Here’s a fairly simple pumpkin painting tutorial. Last year I had a few friends over and we had a little painting party using this method. When I searched the internet for a pumpkin painting tutorial I ran across this from youtube. Thank you, Wild Beasts Productions! I modified it for our own use and here’s my version:
Pumpkin Painting Tutorial
You will need the following acrylic craft paints:
Background color of your choice (I used cobalt blue)
Canvas or canvas board, this is 11 x 14.
I like to use paper plates for mixing colors. It’s a good idea to have several brushes on hand for different parts of the painting. Also, cover your work area, protect your clothing, and have some paper towels and a cup of water handy.
Hint: When you blend a color leave some extra for touch-ups.
Here’s the basic shape sketched out on canvas board:
Paint background color of your choice, leaving pumpkin, leaves, and vine white; this may take a couple of coats.
Paint pumpkin body orange. Follow the direction of the curves if possible. You will probably need two coats. A sponge brush might make this go faster.
Mix yellow, some orange and a little white to get a lighter yellow-orange and paint tops and edges of the pumpkin ribs, blending in as needed.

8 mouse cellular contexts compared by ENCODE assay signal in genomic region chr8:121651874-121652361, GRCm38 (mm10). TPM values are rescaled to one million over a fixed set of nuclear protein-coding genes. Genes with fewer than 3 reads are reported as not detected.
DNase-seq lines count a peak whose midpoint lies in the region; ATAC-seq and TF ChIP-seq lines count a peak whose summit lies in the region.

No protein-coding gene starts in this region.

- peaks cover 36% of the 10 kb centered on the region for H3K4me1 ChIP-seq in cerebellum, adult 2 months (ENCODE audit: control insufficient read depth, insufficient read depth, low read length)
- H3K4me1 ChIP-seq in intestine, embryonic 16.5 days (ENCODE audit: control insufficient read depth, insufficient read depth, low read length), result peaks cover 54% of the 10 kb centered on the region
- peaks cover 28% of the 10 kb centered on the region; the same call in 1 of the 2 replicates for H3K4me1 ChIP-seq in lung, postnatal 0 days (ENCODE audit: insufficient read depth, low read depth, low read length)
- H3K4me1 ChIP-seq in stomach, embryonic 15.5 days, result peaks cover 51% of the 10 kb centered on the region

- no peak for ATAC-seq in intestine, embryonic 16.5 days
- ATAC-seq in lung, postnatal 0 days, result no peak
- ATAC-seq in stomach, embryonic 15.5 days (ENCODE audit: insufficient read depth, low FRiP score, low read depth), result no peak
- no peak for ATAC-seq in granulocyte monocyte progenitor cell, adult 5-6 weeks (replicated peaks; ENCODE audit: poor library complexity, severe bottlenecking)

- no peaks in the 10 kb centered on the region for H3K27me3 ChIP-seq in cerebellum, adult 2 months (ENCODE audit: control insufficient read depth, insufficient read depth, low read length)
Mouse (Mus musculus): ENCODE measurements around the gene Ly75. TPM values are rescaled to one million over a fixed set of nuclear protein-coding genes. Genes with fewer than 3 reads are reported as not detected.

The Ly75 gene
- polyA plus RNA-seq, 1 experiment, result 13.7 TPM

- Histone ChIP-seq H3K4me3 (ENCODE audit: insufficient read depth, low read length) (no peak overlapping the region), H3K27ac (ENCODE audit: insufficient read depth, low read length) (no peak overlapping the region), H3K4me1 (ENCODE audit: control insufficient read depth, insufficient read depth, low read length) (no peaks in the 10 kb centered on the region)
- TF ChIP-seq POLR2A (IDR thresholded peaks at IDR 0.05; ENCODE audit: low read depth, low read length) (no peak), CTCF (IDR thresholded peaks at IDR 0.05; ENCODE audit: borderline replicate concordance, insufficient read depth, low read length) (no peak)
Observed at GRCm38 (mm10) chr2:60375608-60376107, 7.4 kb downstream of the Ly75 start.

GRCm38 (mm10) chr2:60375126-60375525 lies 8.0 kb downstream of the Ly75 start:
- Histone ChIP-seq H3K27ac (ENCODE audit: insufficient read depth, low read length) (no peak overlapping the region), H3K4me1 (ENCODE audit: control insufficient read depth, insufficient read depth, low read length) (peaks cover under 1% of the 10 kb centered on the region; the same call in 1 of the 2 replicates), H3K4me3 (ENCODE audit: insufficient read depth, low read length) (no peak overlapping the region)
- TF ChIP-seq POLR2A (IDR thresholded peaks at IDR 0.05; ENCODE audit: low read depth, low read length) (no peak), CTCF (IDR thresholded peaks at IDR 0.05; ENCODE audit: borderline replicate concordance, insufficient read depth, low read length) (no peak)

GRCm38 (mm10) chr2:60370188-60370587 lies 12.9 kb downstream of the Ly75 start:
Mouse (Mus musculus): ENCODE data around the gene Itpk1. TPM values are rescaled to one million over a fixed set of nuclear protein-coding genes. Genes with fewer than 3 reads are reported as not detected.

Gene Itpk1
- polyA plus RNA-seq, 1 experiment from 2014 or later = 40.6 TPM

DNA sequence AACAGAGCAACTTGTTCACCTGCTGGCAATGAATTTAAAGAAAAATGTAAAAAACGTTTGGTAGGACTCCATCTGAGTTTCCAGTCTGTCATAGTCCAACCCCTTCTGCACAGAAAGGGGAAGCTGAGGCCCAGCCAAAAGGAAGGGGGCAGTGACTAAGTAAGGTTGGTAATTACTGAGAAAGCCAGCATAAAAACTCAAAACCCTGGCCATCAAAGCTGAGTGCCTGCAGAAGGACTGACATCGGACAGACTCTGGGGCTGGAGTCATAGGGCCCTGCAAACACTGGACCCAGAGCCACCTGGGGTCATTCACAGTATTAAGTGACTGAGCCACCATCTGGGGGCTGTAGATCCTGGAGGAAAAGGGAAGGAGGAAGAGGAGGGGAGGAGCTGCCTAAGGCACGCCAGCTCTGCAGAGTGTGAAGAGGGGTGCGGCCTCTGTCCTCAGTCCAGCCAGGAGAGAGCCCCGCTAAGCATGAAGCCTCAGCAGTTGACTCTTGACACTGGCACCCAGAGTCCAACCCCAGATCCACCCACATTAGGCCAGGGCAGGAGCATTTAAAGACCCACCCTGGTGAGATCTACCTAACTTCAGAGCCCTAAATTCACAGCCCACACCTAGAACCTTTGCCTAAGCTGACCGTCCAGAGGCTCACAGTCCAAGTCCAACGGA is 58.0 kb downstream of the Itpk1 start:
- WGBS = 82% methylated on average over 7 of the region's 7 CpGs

Mix barn red and some orange to get a maroon color and paint the bottom part of pumpkin to indicate shadows. Also the dark part of ribs (use fine brush here). Blend as needed.
Mix yellow, white and some orange to make a very light yellow-orange and apply to edges of ribs and top. Blend as needed. Streaks are ok, they look impressionistic and “arty”. Like Van Gough.
On a new plate since you are probably out of room on the old one: for stem, some brown paint mixed with a drop of green. Paint stem and vines.
Take some white and equal part brown. Mix and do some highlights along the stem.
Take some of the last light brown you just made and add more white. Do smaller highlights along the stem.
Paint leaves green; if you got orange paint where the leaf is, paint the area white first and let dry. You can mix a little white with the green for better coverage.
Mix a very dark green (add a little brown or maroon to the green you have) and widely trace the left side of each leaf.
Use the last color mixed and add a little black to make it very dark, then lightly trace the left side of the leaves or wherever you think they would be in shadow.
Use a little bit of yellow and highlight the curve of leaves, and use a very fine brush to run a line down the middle for veins.
Our house was built in 1983. The very first thing we did after we closed on it back in 2004 was rip out the old brown cut pile carpet in the living and dining rooms (yes, carpet in the dining room, it’s an eighties thing). The second thing we did was take out the strange little pony wall with spindles that was supposed to divide the front door from the living room. Third, I removed the wallpaper in the dining room (meanwhile husband took out the weird tile in the entry and accidentally broke through to the crawlspace beneath the house, but that’s another story.) I trashed the drywall in the process and we had to texture it.